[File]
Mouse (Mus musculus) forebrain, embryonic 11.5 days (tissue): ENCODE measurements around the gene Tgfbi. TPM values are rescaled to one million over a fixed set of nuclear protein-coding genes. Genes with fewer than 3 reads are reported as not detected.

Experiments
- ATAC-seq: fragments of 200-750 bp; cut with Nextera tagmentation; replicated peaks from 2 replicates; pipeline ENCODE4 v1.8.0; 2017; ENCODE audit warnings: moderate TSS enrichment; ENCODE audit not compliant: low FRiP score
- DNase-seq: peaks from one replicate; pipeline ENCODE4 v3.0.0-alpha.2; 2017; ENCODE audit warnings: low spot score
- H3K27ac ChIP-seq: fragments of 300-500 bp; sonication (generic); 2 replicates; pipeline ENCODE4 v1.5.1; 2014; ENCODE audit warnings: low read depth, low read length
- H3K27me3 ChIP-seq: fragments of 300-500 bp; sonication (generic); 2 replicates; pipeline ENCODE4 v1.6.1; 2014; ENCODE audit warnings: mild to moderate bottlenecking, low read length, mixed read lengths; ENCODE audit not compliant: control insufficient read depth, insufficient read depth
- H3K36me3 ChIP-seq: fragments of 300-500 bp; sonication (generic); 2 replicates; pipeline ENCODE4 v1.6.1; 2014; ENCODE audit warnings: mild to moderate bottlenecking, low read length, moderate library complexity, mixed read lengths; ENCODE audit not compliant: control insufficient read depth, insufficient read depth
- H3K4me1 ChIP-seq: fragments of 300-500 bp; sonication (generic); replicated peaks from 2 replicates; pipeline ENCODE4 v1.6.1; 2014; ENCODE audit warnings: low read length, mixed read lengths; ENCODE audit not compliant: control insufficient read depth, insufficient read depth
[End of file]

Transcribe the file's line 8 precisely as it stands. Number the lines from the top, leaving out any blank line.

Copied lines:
- H3K4me1 ChIP-seq: fragments of 300-500 bp; sonication (generic); replicated peaks from 2 replicates; pipeline ENCODE4 v1.6.1; 2014; ENCODE audit warnings: low read length, mixed read lengths; ENCODE audit not compliant: control insufficient read depth, insufficient read depth